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Deeper Weekend 2014

Choose your favorite writer

  • Adrian Simmons
    Adrian Simmons
  • Bryan Coleman
    Bryan Coleman
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    Greg Kyte
  • guestblogger
  • Jason Blumer
    Jason Blumer
  • Jennifer Blumer
    Jennifer Blumer
  • Scott Kregel
    Scott Kregel

REFM -  Adrian Photo Square - CATOBWhen I’m reading for content, I’m all about the marginalia: underlines, questions in the borders, even one­ sided hand­written debates with the author. Which is why I was much relieved that the Kindle allows you to digitally underline text and add notes too — you can even export them to a PDF to save and search, a way cool feature that I’ve taken advantage of many a time.

But what if the text in a book went from edge to edge? No spaces between the lines, no space on either side of the page, none at the top, none at the bottom: a page littered with letters. Hard to read, cramped with lines blurring, and eyes crossing…

Now imagine if that book is our firm’s story: tasks and activities wedged end­to­end, no space in­between, no real breaks, no room in the borders. When all the space is filled, there’s no place to make edit markings. When all our resources are committed, there’s no capacity for change. When the entire page is full, there’s no space to doodle in the margins.

Margin: it’s a necessary ingredient to evolution, change, and development in all of our firms. So anytime you set out to start something new, you need to create margin to let it happen in. But how is margin created?:

• Automate — I remember a few years back my firm switched to using Bill.com to invoice and collect customer payments via automatic ACH. The time saved not having to print invoices, mail, followup on late payments, prepare bank deposits, drive to the bank, etc. was now time I could use to focus on the firm. Looking around, are there areas of your firm you could automate to create margin?

• Delegate — A rite of passage most small business owners have to overcome is knowing when to trust a process to someone else. Yes, no one will do it the same way you will, but generally as long as it’s at least 80%, you’re good to go. A couple years ago, I transitioned the new payroll customer setup process to a team member. Part of that meant I had to take time to document my process, but after that, I could walk the team member through the process, and entrust it to their capable hands. Looking around, are there areas of your firm you can delegate to create margin?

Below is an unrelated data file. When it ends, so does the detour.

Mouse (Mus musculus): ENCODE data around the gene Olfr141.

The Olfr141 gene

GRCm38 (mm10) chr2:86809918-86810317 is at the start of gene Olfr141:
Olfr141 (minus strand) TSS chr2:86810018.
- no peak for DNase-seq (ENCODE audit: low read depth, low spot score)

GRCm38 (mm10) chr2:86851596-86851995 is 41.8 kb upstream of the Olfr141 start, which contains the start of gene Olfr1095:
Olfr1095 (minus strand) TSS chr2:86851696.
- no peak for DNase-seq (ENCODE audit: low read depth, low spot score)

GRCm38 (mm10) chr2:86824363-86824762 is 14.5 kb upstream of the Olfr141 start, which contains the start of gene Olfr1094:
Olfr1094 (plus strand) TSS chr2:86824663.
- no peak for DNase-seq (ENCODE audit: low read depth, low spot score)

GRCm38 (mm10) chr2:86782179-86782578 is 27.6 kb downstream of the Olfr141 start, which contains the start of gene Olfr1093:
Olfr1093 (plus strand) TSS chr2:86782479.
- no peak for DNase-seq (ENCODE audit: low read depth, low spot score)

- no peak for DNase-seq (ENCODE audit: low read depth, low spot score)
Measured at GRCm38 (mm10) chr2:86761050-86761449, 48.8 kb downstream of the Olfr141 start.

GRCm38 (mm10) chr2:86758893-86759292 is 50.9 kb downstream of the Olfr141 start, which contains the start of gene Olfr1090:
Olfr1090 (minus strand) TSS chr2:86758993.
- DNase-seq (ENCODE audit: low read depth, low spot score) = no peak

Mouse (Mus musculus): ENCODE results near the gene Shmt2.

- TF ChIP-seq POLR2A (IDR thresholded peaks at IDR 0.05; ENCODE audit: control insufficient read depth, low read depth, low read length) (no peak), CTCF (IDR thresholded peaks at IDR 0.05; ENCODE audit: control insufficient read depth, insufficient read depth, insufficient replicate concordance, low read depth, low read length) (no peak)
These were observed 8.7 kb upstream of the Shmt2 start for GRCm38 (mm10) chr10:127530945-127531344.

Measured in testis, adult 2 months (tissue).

• Eliminate — Sometimes it makes sense to just stop doing something. When I first started working with my dad’s firm, we delivered monthly compilations for our small business customers. After a bit, I began asking the owners if they found the financials helpful — they said no. So I eliminated them, and began the search for what would be truly helpful instead (more on that another time). Looking around, are there areas you can just eliminate to create margin?

• Wedge — A different strategy to create margin is just to wedge it into the schedule: don’t wait for available time, just block that one hour a week, take that firm retreat, or attend that needed conference. For me, it’s one hour first thing Friday mornings for my creative time. You can be amazed (as was I) that the other stuff somehow gets done. Looking around, what well ­placed wedge will help you create margin?

• Expand — Adding capacity is another way to create margin. When we sensed demand was outstripping capacity, we let our network know we were looking for new hires and welcomed a new team member on board. Are you operating smoothly but know that expanding will allow you to regain needed margin?

Whatever your scenario, see margin as a strategic tool in your evolution shed, and actively establish and maintain it. Because the doodles in today’s margins, become the text of tomorrow’s story.

 

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Category:
Management and Operations
Comments:
6
  • On 07-07-2014 at 8:17 pm, Kevin said:

    Great analogy & advice Adrian…bonus points for the excellent use of Lego photography!

    Reply
  • On 07-08-2014 at 2:17 pm, Melinda Guillemette said:

    Excellent thinking, Adrian. Today’s culture seems to value being busy over being effective. Your suggestions give us specific ways to counteract that. Only by creating space in our schedules can we create space in our heads to think bigger and do better.

    Reply
    • On 07-11-2014 at 9:40 pm, Adrian G. Simmons said:

      Thanks Melinda! ‘space in schedules’ = ‘space in heads’ — Like it a lot! :)

      Reply
  • On 07-10-2014 at 7:20 am, John Chisholm said:

    Love your post and analogy Adrian. Brilliant. I am reposting everywhere.

    Reply
    • On 07-11-2014 at 9:41 pm, Adrian G. Simmons said:

      Awesome! Thanks John! :)

      Reply

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